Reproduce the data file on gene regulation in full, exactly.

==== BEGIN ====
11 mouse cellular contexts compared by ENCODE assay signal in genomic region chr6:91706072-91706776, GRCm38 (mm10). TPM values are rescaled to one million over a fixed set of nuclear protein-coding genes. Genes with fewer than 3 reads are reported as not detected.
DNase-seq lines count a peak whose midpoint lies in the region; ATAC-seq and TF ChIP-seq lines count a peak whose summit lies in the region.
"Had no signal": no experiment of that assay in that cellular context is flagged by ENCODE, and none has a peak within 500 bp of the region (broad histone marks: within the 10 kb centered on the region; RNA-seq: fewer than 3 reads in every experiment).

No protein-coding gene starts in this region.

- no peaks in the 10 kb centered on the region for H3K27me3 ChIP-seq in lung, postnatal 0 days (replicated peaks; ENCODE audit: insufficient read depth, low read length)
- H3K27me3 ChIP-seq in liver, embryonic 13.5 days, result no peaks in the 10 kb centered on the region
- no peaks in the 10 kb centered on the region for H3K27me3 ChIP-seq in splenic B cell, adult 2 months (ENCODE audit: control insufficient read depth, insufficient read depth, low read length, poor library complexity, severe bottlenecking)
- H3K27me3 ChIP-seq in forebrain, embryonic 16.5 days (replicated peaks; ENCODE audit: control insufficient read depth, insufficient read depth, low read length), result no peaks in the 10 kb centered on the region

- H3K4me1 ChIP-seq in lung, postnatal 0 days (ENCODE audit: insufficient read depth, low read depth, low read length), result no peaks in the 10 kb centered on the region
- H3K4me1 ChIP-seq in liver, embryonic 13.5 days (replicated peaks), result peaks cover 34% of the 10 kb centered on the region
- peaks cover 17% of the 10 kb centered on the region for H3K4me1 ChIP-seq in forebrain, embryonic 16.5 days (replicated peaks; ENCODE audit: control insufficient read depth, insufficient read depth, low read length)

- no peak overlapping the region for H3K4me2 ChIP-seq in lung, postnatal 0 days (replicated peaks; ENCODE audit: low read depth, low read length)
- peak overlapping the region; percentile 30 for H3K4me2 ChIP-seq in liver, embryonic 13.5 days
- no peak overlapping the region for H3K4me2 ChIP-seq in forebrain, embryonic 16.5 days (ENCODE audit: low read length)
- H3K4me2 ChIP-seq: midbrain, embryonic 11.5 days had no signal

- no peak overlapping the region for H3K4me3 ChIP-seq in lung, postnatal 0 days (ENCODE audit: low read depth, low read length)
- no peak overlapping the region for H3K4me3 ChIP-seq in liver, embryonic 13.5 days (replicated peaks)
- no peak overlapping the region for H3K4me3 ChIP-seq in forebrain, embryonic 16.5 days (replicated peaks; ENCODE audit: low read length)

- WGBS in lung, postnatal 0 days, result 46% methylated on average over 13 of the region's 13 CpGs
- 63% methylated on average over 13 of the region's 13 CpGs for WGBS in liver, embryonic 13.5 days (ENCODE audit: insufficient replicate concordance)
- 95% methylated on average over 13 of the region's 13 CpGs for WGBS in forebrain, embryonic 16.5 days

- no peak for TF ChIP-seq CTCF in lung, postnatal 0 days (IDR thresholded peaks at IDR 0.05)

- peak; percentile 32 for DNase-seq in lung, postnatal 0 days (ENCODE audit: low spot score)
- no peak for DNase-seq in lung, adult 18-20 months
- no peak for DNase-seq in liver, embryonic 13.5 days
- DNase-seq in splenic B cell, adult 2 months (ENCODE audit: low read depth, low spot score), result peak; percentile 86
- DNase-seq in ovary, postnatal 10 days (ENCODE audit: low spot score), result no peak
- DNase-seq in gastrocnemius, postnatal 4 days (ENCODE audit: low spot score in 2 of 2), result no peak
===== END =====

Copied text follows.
11 mouse cellular contexts compared by ENCODE assay signal in genomic region chr6:91706072-91706776, GRCm38 (mm10). TPM values are rescaled to one million over a fixed set of nuclear protein-coding genes. Genes with fewer than 3 reads are reported as not detected.
DNase-seq lines count a peak whose midpoint lies in the region; ATAC-seq and TF ChIP-seq lines count a peak whose summit lies in the region.
"Had no signal": no experiment of that assay in that cellular context is flagged by ENCODE, and none has a peak within 500 bp of the region (broad histone marks: within the 10 kb centered on the region; RNA-seq: fewer than 3 reads in every experiment).

No protein-coding gene starts in this region.

- no peaks in the 10 kb centered on the region for H3K27me3 ChIP-seq in lung, postnatal 0 days (replicated peaks; ENCODE audit: insufficient read depth, low read length)
- H3K27me3 ChIP-seq in liver, embryonic 13.5 days, result no peaks in the 10 kb centered on the region
- no peaks in the 10 kb centered on the region for H3K27me3 ChIP-seq in splenic B cell, adult 2 months (ENCODE audit: control insufficient read depth, insufficient read depth, low read length, poor library complexity, severe bottlenecking)
- H3K27me3 ChIP-seq in forebrain, embryonic 16.5 days (replicated peaks; ENCODE audit: control insufficient read depth, insufficient read depth, low read length), result no peaks in the 10 kb centered on the region

- H3K4me1 ChIP-seq in lung, postnatal 0 days (ENCODE audit: insufficient read depth, low read depth, low read length), result no peaks in the 10 kb centered on the region
- H3K4me1 ChIP-seq in liver, embryonic 13.5 days (replicated peaks), result peaks cover 34% of the 10 kb centered on the region
- peaks cover 17% of the 10 kb centered on the region for H3K4me1 ChIP-seq in forebrain, embryonic 16.5 days (replicated peaks; ENCODE audit: control insufficient read depth, insufficient read depth, low read length)

- no peak overlapping the region for H3K4me2 ChIP-seq in lung, postnatal 0 days (replicated peaks; ENCODE audit: low read depth, low read length)
- peak overlapping the region; percentile 30 for H3K4me2 ChIP-seq in liver, embryonic 13.5 days
- no peak overlapping the region for H3K4me2 ChIP-seq in forebrain, embryonic 16.5 days (ENCODE audit: low read length)
- H3K4me2 ChIP-seq: midbrain, embryonic 11.5 days had no signal

- no peak overlapping the region for H3K4me3 ChIP-seq in lung, postnatal 0 days (ENCODE audit: low read depth, low read length)
- no peak overlapping the region for H3K4me3 ChIP-seq in liver, embryonic 13.5 days (replicated peaks)
- no peak overlapping the region for H3K4me3 ChIP-seq in forebrain, embryonic 16.5 days (replicated peaks; ENCODE audit: low read length)

- WGBS in lung, postnatal 0 days, result 46% methylated on average over 13 of the region's 13 CpGs
- 63% methylated on average over 13 of the region's 13 CpGs for WGBS in liver, embryonic 13.5 days (ENCODE audit: insufficient replicate concordance)
- 95% methylated on average over 13 of the region's 13 CpGs for WGBS in forebrain, embryonic 16.5 days

- no peak for TF ChIP-seq CTCF in lung, postnatal 0 days (IDR thresholded peaks at IDR 0.05)

- peak; percentile 32 for DNase-seq in lung, postnatal 0 days (ENCODE audit: low spot score)
- no peak for DNase-seq in lung, adult 18-20 months
- no peak for DNase-seq in liver, embryonic 13.5 days
- DNase-seq in splenic B cell, adult 2 months (ENCODE audit: low read depth, low spot score), result peak; percentile 86
- DNase-seq in ovary, postnatal 10 days (ENCODE audit: low spot score), result no peak
- DNase-seq in gastrocnemius, postnatal 4 days (ENCODE audit: low spot score in 2 of 2), result no peak